Situation: The CEO of a privately held company wants to share company success with employees. An option that she is exploring is phantom stock. The objective is to engage employees in company success. Does a phantom stock plan make sense?
Advice from the CEOs:
- Why would you use phantom stock options instead of real stock?
- Phantom stock options are popular in the tech sector. Phantom stock confers the right to receive cash at a future point in time, typically a share of the proceeds received upon the sale of a company.
- The principal difference between phantom stock and real stock, is that real stock must be issued in exchange for cash, property or past services. There is also a tax consequence to the receipt of real shares. When shares are issued in exchange for past services the employee must recognize taxable income, just like wage compensation. Employees may be disappointed to learn that they may face taxable income based on the fair market value of their shares received without compensating cash to pay the tax.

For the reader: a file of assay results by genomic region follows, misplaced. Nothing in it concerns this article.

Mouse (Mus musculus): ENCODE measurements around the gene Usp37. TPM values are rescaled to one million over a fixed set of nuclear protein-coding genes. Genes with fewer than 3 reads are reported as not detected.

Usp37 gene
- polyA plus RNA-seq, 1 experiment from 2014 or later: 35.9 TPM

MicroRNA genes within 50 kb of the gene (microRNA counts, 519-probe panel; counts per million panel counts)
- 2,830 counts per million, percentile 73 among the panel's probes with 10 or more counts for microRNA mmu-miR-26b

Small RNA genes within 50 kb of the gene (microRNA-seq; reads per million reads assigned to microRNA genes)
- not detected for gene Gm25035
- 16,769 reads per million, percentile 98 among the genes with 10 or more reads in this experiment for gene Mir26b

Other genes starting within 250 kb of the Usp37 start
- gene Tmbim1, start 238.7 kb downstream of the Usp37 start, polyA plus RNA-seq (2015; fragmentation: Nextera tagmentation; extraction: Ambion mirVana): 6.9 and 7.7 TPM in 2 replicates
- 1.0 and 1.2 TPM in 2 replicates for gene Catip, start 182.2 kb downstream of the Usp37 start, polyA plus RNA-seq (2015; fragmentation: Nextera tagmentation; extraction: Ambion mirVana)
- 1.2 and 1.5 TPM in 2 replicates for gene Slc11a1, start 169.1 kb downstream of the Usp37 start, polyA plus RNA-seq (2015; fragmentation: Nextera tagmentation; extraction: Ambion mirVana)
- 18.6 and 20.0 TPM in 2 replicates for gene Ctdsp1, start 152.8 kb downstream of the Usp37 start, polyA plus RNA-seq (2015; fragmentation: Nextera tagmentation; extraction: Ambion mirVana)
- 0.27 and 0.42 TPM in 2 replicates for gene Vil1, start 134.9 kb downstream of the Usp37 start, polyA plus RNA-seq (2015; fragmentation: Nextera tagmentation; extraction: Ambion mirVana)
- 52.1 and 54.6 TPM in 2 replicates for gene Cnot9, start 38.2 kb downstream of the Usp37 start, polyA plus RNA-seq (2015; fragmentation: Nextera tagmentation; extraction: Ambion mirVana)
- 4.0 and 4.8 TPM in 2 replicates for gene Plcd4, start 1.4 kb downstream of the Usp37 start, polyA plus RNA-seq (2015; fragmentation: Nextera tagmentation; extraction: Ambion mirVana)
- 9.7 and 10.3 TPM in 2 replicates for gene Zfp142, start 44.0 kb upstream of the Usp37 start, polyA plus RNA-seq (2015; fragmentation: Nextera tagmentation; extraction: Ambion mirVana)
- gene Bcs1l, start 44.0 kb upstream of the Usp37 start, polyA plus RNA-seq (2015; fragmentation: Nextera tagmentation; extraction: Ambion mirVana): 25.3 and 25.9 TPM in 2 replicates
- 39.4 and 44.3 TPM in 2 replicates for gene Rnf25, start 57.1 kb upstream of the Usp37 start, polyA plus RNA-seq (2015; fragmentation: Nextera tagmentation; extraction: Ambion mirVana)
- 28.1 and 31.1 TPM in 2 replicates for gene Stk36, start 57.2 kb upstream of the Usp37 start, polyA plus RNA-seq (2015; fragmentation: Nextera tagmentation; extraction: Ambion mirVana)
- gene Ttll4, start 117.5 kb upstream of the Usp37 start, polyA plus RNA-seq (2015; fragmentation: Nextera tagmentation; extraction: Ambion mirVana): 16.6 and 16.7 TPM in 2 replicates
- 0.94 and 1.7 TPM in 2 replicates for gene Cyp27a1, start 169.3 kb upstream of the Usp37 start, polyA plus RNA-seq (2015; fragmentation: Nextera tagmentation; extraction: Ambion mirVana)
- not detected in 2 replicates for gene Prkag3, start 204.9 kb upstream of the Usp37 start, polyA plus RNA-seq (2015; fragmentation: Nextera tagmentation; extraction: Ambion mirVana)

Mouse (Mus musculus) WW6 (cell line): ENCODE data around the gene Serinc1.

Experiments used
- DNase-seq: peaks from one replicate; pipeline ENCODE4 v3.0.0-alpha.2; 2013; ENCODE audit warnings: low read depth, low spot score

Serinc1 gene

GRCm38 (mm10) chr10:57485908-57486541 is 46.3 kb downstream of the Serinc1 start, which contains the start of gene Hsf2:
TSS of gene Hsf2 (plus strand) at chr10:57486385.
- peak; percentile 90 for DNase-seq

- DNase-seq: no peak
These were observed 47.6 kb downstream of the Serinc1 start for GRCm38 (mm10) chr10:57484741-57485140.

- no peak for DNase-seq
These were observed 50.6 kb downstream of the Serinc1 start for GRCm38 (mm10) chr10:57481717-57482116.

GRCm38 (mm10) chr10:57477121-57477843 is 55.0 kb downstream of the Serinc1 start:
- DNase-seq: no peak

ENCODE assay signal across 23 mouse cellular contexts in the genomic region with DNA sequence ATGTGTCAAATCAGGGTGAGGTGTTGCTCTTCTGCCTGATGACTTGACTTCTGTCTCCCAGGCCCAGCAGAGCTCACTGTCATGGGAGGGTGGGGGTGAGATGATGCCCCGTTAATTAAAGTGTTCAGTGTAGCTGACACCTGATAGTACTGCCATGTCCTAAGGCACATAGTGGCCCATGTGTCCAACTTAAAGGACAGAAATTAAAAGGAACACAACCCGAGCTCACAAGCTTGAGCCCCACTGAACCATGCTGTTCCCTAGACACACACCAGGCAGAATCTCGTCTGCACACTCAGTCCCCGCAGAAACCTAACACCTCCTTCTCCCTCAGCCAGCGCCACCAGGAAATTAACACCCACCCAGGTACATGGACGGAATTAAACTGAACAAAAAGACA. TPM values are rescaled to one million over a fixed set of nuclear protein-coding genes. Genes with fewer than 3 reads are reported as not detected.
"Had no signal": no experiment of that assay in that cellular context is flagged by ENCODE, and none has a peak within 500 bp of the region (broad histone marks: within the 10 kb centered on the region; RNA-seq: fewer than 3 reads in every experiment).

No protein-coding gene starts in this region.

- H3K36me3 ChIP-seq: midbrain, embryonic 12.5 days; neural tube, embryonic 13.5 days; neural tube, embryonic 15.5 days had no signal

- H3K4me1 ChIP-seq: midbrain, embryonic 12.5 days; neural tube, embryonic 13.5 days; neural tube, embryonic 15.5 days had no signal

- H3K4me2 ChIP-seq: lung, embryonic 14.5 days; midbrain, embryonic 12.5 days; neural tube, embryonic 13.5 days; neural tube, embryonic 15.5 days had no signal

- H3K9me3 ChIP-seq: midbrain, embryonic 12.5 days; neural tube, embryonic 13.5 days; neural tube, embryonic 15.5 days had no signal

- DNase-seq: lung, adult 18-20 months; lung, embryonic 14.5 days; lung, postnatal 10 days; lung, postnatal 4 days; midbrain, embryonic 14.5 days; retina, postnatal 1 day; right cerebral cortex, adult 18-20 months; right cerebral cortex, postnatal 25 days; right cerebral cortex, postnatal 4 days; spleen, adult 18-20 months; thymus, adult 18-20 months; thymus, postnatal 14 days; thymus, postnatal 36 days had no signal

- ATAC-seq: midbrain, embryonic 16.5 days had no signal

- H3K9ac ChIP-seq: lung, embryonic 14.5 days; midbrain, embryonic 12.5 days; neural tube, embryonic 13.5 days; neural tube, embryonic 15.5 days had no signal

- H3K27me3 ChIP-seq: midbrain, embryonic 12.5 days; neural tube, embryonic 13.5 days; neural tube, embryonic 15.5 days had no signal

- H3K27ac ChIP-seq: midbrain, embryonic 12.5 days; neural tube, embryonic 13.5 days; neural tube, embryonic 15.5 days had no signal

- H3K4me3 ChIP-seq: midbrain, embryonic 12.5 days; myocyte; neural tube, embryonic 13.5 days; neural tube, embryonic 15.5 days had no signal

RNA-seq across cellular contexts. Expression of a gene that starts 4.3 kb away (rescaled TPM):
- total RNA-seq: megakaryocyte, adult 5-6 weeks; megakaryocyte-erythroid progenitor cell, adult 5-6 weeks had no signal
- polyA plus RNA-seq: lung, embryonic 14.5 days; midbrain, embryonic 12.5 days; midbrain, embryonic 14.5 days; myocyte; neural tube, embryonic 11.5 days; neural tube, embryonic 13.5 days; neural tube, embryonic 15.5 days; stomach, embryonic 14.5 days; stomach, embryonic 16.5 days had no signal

- Let’s assume that the objective is to increase employee engagement as they observe the value of the shares increasing with company success over time.
- Under phantom stock programs the value of the company is pegged on a periodic basis, based on a pre-set formula developed by the company.
- In some cases, employees can “sell” their phantom stock back to the company for the differential between the price when they were awarded the stock and the current pegged price.
- The structure of the program is determined by management based on company objectives.
- Employees frequently don’t have the cash to purchase real stock or options at a fair price given the value of the company. Using a phantom stock plan, a company can offer the rewards of stock ownerships without a purchase requirement or tax implications at the time of award. Employees can be apprised of the value of their phantom stock based on a periodic internal accounting exercise.